Milan Patel’s maternal grandmother died of breast cancer. So when thinking of an idea for his senior research class, the 17-year-old Bronx Science student decided to pursue a project involving cancer cells.
Patel’s project consists of research and an experiment about how different types of genes that are prevalent in cancer cells interact with each other. The project earned Patel recognition as a semifinalist in the Intel Science Talent Search.
He is one of three hundred high school seniors from 172 high schools across the country to gain the recognition and each semi-finalist received $1,000 from Intel, with an additional $1,000 going to his or her respective school.
As part of his project, Patel conducted an experiment in which he took two tumor suppressor genes that are found in all cells; INI1 and MicroRNAs and isolated them together. Those genes were deleted or mutated when cells become cancerous and the results of his experiment showed previously unknown ways in which those genes can interact.
“I’m pretty satisfied with the way it turned out,” Patel said. “It was a pretty big project that need a lot of analysis. It might give futures scientists ways to create novel therapeutic strategies to fight cancer.”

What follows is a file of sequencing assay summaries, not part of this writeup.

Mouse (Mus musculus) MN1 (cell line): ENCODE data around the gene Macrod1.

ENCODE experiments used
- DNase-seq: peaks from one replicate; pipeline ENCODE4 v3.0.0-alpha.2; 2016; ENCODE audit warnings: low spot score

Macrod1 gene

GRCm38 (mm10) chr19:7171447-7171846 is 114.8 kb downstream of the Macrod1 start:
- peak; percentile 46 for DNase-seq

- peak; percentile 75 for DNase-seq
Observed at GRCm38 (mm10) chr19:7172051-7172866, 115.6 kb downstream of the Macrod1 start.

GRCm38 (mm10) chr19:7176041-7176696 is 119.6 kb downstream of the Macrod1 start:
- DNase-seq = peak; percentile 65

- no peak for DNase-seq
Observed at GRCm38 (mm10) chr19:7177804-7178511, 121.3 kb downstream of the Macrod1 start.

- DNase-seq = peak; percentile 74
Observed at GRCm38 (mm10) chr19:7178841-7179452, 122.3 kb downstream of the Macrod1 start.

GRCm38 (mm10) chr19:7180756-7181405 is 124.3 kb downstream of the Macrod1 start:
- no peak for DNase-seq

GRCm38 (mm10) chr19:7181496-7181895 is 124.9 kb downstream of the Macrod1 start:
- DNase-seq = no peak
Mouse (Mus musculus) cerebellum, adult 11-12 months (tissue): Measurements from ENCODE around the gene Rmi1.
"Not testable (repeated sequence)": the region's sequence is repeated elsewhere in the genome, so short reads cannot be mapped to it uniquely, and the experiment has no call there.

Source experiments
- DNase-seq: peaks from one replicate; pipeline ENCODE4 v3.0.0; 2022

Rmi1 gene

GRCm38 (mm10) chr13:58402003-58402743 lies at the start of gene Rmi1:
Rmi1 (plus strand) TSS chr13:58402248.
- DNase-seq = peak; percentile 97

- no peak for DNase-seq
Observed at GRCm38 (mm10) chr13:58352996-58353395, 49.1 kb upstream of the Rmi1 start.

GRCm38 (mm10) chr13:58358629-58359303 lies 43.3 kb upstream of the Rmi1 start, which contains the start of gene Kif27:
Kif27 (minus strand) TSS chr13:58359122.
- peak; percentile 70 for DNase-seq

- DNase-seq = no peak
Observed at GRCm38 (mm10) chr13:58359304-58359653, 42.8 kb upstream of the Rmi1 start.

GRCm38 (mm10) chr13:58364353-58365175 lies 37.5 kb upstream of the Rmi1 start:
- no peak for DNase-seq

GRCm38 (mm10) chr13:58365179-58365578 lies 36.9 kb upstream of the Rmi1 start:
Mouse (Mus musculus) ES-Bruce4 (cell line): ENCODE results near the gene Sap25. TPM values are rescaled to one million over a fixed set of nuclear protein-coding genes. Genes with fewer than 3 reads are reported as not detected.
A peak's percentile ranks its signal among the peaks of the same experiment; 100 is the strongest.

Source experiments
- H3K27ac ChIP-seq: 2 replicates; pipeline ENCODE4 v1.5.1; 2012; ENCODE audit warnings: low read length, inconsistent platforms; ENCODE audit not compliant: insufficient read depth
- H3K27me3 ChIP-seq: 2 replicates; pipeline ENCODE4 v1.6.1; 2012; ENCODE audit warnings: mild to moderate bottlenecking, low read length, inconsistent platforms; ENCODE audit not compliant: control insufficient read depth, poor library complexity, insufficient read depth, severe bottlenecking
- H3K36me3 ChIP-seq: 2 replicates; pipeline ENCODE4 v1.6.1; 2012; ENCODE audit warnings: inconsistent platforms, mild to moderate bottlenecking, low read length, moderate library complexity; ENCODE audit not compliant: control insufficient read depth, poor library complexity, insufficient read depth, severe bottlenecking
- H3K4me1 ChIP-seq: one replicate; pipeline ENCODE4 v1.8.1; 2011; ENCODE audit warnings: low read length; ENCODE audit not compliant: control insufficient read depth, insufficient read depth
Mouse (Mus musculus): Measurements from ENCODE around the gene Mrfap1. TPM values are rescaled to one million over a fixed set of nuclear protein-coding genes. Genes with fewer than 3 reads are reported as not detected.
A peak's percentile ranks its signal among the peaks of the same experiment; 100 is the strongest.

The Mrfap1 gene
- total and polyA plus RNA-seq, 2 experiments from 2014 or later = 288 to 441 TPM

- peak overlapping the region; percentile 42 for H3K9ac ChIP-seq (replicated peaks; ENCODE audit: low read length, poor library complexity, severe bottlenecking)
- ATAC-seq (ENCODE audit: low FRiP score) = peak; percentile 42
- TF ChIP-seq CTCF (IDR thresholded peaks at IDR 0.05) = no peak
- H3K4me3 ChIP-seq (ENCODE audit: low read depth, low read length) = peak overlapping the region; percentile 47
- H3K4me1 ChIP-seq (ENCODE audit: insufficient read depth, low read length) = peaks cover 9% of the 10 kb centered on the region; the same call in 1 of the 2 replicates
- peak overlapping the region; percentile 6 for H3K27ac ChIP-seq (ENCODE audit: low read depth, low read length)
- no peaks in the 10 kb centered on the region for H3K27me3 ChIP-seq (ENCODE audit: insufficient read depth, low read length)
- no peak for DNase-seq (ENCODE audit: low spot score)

Patel had been working on the project since December 2008 and he conducted his research in a lab at Albert Einstein College of Medicine. His advisor on the project was Dr. Susan Brauerman, a teacher at Bronx Science.
“I’m just pretty glad that everything worked out and I am very happy that I was rewarded for my work,” Patel said.
Patel, a native of Pelham Parkway, comes from a family of doctors. The first was his paternal grandfather, Dr. Mahendra Patel associate professor emeritus at Albert Einstein and former practicing plastic surgeon.Dr. Patel was born in a town called Baroda, in the Indian province of Gujrat, where at the age of seven he decided he wanted to be a doctor when his grandfather suffered a stroke but could not be treated because there was no doctor in their hometown.
“My father said ‘I want this boy to be a doctor,” Dr. Patel said. “Then I said ‘OK. I have to fulfill my grandfather’s dream.’”
Dr. Patel came to the Bronx in 1967, stayed for five years, and went back to India. He returned to the Bronx in 1977 for a job at Albert Einstein and has called the borough his home ever since.
Milan Patel, plans to go into the family business, and is undecided where he is going to attend college in the fall, but his top choice is the Macauley Honors Program at Brooklyn College.He still doesn’t know what kind of medicine he wants to practice, but says he will wait until he begins college to determine that.
“I’m not sure on specifics since its such a broad field,” Patel said. “But once I experiment with it in college I’ll have a better idea.”